A Metrorail extension risks hitting communications lines, including some used for top-secret government intelligence operations.
Reporting from Washington -- This part happens all the time: A construction crew putting up an office building in the heart of congested Tysons Corner in McLean, Va., hit a fiber-optic cable no one knew was there.
This part doesn't: Within moments, three black SUVs drove up, half a dozen men in suits jumped out, and one said, "You just hit our line."
Whose line, you may ask? The guys in suits didn't say, recalled Aaron Georgelas, whose company, the Georgelas Group, was developing the Greensboro Corporate Center. Georgelas assumed that he was dealing with the federal government and that the cable in question was "black" wire -- a secure communications line used for some of the nation's most secretive intelligence-gathering operations.
"The construction manager was shocked," Georgelas recalled about the incident in 2000. "He had never seen a line get cut and people show up within seconds. Usually you've got to figure out whose line it is. To garner that kind of response that quickly was amazing."
Black wire is one of the risks of the construction that has come to Tysons, where miles and miles of secure lines are thought to serve such nearby agencies as the Office of the Director of National Intelligence, the National Counterterrorism Center and, a few miles away, the CIA. With work underway on a Metrorail extension, crews are stirring up tons of dirt where the black lines are located.
"Yeah, we heard about the black SUVs," said Paul Goguen, the engineer in charge of relocating electric, gas, water, sewer, cable, telephone and other communications lines to make way for Metro.
"We were warned that if they were hit, the company responsible would show up before you even had a chance to make a phone call."
So far, so good, Goguen added. But the peril remains for a project that will spend $150 million moving more than 75 miles of conduit along a three-mile stretch.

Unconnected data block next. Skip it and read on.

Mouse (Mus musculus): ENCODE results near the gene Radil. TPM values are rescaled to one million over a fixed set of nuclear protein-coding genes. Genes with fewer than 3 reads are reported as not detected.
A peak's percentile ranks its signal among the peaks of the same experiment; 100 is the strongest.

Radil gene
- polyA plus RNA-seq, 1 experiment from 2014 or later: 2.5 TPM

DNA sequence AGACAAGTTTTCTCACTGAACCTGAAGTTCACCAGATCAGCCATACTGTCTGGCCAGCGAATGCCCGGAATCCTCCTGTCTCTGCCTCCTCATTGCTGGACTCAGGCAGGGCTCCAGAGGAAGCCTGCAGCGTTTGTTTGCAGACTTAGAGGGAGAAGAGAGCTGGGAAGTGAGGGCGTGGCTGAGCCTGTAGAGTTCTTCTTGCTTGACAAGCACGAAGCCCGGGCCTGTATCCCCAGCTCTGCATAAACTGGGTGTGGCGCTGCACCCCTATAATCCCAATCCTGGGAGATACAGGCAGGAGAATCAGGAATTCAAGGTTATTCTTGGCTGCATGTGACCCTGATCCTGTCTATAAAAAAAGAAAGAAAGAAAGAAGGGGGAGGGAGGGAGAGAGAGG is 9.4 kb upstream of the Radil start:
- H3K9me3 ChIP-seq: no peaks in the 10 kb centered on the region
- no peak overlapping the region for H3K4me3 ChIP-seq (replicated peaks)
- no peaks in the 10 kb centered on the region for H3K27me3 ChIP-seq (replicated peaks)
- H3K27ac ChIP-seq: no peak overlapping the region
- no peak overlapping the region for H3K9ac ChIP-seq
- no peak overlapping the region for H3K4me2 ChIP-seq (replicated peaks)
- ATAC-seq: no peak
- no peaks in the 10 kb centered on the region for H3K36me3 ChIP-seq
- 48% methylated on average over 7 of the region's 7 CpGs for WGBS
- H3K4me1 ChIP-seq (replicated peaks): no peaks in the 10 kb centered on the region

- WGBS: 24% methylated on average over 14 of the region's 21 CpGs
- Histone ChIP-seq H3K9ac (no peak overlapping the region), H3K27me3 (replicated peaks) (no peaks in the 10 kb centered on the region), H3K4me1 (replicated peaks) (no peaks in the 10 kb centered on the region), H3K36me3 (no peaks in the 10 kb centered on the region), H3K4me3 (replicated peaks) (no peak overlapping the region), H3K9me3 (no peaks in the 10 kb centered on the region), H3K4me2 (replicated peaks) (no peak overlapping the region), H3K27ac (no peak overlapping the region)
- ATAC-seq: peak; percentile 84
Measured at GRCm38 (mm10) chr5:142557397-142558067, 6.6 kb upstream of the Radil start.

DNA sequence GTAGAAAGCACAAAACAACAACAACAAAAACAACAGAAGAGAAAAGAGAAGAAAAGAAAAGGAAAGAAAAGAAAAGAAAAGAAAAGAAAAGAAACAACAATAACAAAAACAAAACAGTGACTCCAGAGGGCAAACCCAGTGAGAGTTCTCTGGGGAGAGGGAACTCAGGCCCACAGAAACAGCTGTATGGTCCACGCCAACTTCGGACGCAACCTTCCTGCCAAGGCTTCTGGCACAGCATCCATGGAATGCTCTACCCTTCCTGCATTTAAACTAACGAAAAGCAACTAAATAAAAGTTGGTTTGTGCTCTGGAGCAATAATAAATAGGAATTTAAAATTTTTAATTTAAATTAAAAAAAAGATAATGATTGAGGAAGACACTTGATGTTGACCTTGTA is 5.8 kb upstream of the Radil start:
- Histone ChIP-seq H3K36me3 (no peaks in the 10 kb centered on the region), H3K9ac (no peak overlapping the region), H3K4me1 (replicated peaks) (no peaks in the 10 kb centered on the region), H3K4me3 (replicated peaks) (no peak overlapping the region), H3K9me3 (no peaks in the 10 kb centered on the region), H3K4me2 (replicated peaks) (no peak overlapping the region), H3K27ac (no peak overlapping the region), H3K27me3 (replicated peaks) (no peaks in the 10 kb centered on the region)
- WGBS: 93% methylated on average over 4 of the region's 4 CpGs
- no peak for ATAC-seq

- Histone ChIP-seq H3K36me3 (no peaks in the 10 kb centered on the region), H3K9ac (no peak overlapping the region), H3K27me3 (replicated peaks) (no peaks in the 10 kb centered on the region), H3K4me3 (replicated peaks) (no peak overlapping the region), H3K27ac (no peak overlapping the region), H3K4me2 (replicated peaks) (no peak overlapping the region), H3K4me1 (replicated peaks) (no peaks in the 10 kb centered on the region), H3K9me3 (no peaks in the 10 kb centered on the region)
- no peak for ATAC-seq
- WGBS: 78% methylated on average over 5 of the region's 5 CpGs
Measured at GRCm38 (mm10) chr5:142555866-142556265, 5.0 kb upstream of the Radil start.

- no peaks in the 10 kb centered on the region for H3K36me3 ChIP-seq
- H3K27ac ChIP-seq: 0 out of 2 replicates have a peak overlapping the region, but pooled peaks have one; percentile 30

The Tysons corridor is also home to part of MAE-East, one of the nation's primary Internet pipelines installed years ago by the government and private companies. Most major telecommunications carriers link to the pipeline, meaning there's a jumble of fiber-optic wire under the new rail route.
Moving utilities quickly and cheaply is a big part of any construction work. But the $5.2-billion rail project, which will extend service to Dulles International Airport, is particularly complex.
Construction crews have been digging for more than a year to shift the wires of more than 21 private utilities out of the path of the rail line -- and they have another year to go.
And they have snapped, accidentally, dozens of those carriers' lines, because even not-so-secret commercial lines sometimes don't show up on utility maps. Goguen, the utility manager, estimates that the rail project has already hit three dozen lines.
Such issues are likely to resurface this summer, when tunnel construction is scheduled to begin. Above the tunnel's path is a giant microwave communications tower operated by the U.S. Army. And if you want to know what the 280-foot tower is for, too bad. "The specific uses of the system to which this particular antenna is attached" are classified, Army spokesman Dave Foster said.
Other government agencies near Tysons also had little to say. A CIA spokeswoman would not comment. And Mike Birmingham, a spokesman for the Office of the Director of National Intelligence, would say only that if a communications line used by the agency was cut, the nation's intelligence-gathering would carry on uninterrupted.
"No particular project puts us at risk -- highway construction, building construction," Birmingham said. "We don't have a single point of failure. Our systems are redundant."
Georgelas, the developer whose company was overseeing the work when the Chevy Suburbans drove up, said he figured the government was involved when an AT&T crew arrived the same day to fix the line, rather than waiting days. His opinion didn't change when AT&T tried to bill his company for the work -- and immediately backed down when his company balked.
"These lines are not cheap to move," Georgelas said. "They said, 'You owe us $300,000.' We said, 'Are you nuts?' "
The charges just disappeared.
Gardner writes for the Washington Post.